How to Avoid Being Sued: Defamation Law in the 21st Century


How to Avoid Being Sued: Defamation Law in the 21st Century

Journalists will learn how to protect themselves against legal issues that arise from publishing and producing content.

Broadcast date: Sept. 26, 2019 at 2 p.m. Eastern time.

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Broadcast date: September 26, 2019 at 2 p.m. Eastern

Are you doing everything you can to avoid lawsuits and litigation? With stories being pushed out at lightning speed, journalists are more susceptible than ever to errors and inaccuracies — mistakes that can quickly balloon into legal battles. This webinar, hosted by the former vice president and assistant general counsel of The New York Times’ legal department, will help you navigate the tricky world of defamation and show how you can protect yourself and your organization from accusations of libel or slander.

You will learn how to:

  • Identify the three main causes of defamation lawsuits and how to avoid them. 
  • Describe what a plaintiff must prove in order to bring forth a defamation case
  • Protect yourself and your organization in a defamation case.
  • Evaluate the effects of corrections, retractions, denials, libelous implications and using anonymous and/or confidential sources.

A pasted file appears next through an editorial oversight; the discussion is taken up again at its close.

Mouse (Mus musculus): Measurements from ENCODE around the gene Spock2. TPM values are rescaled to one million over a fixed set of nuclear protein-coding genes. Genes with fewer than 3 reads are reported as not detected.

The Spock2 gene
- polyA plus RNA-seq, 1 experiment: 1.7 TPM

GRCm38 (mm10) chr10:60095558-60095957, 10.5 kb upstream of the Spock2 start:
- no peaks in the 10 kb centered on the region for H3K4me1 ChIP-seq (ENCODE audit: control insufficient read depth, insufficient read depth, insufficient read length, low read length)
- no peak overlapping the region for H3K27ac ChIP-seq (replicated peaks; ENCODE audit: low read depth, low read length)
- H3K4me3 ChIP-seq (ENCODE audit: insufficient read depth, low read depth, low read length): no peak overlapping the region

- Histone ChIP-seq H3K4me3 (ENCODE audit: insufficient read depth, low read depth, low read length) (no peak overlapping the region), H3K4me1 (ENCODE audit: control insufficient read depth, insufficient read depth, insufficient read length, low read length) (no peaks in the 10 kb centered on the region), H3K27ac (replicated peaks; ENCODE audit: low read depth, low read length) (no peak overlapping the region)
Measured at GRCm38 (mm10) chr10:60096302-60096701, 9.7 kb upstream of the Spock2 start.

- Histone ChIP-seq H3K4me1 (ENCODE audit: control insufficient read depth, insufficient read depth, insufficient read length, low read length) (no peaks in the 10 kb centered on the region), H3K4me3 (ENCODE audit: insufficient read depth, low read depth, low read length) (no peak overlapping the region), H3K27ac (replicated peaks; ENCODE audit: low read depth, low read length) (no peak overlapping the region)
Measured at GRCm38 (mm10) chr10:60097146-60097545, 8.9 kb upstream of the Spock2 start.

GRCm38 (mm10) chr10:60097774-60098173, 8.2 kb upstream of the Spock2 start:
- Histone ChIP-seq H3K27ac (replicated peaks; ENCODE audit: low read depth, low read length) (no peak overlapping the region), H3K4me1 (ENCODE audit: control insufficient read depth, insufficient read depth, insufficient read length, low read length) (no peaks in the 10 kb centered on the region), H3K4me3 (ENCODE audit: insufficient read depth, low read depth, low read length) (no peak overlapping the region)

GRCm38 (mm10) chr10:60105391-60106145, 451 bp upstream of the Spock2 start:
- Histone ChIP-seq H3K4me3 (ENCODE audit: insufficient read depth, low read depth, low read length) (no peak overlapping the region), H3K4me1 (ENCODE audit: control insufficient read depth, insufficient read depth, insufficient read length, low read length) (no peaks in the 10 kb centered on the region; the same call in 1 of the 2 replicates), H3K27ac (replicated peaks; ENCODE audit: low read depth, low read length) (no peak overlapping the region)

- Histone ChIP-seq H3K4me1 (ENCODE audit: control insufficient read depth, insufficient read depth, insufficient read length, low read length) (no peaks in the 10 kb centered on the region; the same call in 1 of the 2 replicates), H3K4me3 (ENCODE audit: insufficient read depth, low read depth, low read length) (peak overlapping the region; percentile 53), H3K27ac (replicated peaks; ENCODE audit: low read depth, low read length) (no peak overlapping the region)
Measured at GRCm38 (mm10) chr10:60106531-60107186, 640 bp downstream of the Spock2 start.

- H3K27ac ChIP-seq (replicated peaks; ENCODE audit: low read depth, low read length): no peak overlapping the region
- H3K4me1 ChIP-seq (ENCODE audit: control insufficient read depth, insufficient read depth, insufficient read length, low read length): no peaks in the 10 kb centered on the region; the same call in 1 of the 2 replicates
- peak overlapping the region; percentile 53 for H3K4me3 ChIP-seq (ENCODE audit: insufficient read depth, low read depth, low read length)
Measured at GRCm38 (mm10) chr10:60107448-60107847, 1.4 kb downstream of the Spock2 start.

Who should take this course:

Writers, publishers, editors and anyone else who works at a media outlet.


George Freeman

George Freeman is Executive Director of the Media Law Resource Center, a non-profit trade association supporting the media in legal matters.  Before that he was Counsel to the law firm of Jenner & Block.

For 31 years he was the chief First Amendment lawyer in the Legal Department of The New York Times, leaving as Vice President and Assistant General Counsel in 2012. At the Times, he was primarily responsible for newsroom counseling of The Times, the company’s many other newspapers and its television stations and magazines; he also was responsible for the newspaper’s and company’s litigations, and was at the forefront of numerous high-profile First Amendment cases, including Judy Miller’s resistance to a subpoena in the prosecution of Scooter Libby and the successful defense of The Times in a libel case brought by quarterback Ken Stabler. The Times newspaper didn’t lose or settle a libel case for dollars during his tenure.